This week, a Trump cabinet nominee got up in front of the Senate and made this claim: when drug companies charge more money for a product — as Mylan, for example, did when they quadrupled the price of EpiPen — the company does not make more money.
Let that one marinate for a second.
The (almost impressively) ludicrous claim was just the tip of the iceberg during the confirmation hearing for Alex Azar, a former president at giant pharma corporation Eli Lilly, Trump’s nominee for Secretary of Health and Human Services.
The hearing had hours’ worth of ridiculous claims, so let’s narrow it down: here are the top five jaw-droppers from Azar’s confirmation hearing this week:
1. Drug prices are way too high – but it’s not Big Pharma’s fault.
Azar acknowledged that drug prices are too high – in fact, he was eager to make the point. But he twisted and turned to avoid pinning any responsibility on Big Pharma.
The problem, he said, was “the system” and “incentives” – code for blaming insurers, pharmacy benefit managers, and the New York Yankees. Ok, not the Yankees. But he was eager to tarnish any and all of the actors in the healthcare system except the one that matters most: the drug companies that leverage their monopoly power to charge exorbitant prices – which they raise year after year after year. The result: One in six Americans ration their meds because of price issues.
2. Drug companies don’t benefit from high drug prices.
This one was breathtaking.
Asked about insulin prices that tripled while he was at Eli Lilly, Azar talked about the amazing complexity of the pharmaceutical system. Prices jumped sure, but it didn’t benefit Lilly, he said: “This is what is so bizarre about the way the system is organized. Those price increases happen, and my former employer has said this publicly, the net realized price by the company stayed flat.”
The truth, of course, is that when you read Lilly’s annual reports, you find that U.S. revenues from their major insulin products doubled from 2007 to 2016, and that this was due both to increased sales and “higher realized prices.”
What does “higher realized prices” mean? It reflects the not-so-startling reality that when Lilly raised insulin prices, the company made more money on each sale.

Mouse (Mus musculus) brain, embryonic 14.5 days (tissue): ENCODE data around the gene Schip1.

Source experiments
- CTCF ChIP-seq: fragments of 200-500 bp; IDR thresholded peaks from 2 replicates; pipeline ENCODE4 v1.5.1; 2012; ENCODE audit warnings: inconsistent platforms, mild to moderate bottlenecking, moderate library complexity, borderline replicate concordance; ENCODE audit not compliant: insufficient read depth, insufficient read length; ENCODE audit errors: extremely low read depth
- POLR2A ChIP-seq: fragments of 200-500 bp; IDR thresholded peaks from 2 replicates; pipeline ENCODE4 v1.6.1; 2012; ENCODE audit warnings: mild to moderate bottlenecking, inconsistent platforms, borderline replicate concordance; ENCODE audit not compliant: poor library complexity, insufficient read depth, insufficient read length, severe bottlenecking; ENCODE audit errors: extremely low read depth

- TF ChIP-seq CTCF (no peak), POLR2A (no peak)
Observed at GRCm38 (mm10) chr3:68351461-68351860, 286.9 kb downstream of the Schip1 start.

3. He never — not once — authorized a lower price while at Eli Lilly.
This confession took some extracting by Senator Ron Wyden, D-Oregon. Here was the back-and-forth:
Wyden: “Did you ever lower the price, ever, of a Lilly drug sold in the United States?”
Azar: “Drug prices are too high, Senator Wyden. I’ve said that. I said that when I was at Lilly. Every incentive — ”
Wyden: “That is not the question. Did you ever lower the price?”
Azar: “I don’t know that there is any drug price of a branded product that has ever gone down from any company on any drug in the United States because every incentive in this system is toward higher prices.” …
Wyden: “Let the record show that when that specific question for Mr. Azar was asked and the bipartisan Senate Finance Committee was present – did he ever lower the price of a Lilly drug sold in the United States? – Mr. Azar said ‘no.’”
So to recap: Azar wants us to believe he thinks drug prices are too high. He wants us to believe he can transition from prioritizing cash to prioritizing the public. But the man never took a step to cut the price of a drug? Not once? Now that is sick.
4. Medicare should not negotiate prices.
You’ll recall that Medicare – although it is responsible for about 7 percent of pharmaceutical purchases in the entire world – is forbidden by law from negotiating drug prices. That’s because of one single provision that Big Pharma had inserted into the law creating the Medicare drug benefit.
Getting rid of that provision and allowing Medicare negotiation would save $16 billion every year, and that’s only the conservative estimate.
True to form, Azar tried to dodge a question about Medicare negotiation by saying negotiation already takes place.
But, once pinned down, he said he opposed Medicare negotiation because it wouldn’t lower drug prices unless it restricted patient access. Well, the Veterans’ Administration does it, no problem. And the access problem he’s purportedly worried about could be solved, easily, by the government buying generic versions of drugs if brand-name corporations refuse to agree to a reasonable price in negotiations.
But of course, that wouldn’t be great for the massive profits of a corporation like Eli Lilly. Azar’s priorities are pretty clear.
5. Notwithstanding the talk about lowering drug prices, maybe they should be higher!
Azar is a big believer, he said, in “value-based” pricing.
The idea is that the government and insurers should pay based on the “value” of a drug, and should pay only for the drugs that work, not those that don’t.
If you know much about Big Pharma, you know what they really mean: for drugs that provide real health benefits, pay us all your arms and legs, and then some.
Here’s the latest example. A company called Spark Therapeutics just won approval for a new treatment for a rare form of blindness. The company’s CEO said that, taking into account “quality of life and direct medical cost over a patient’s lifetime, that there is support for the value of the therapy in excess of $1 million per patient.” Well, sure, it’s reasonable to value sight at $1 million, or maybe a lot more. But that doesn’t mean we as a society should pay $1 million for a blindness treatment, or the $850,000 per person that Spark wants to charge.
But Spark’s approach is, apparently, one that our would-be Secretary of Health and Human Services thinks is reasonable.
It also just so happens to be one that will blow up the healthcare system.
This was a confirmation hearing, alright. Azar confirmed that he has no business running the nation’s top health agency.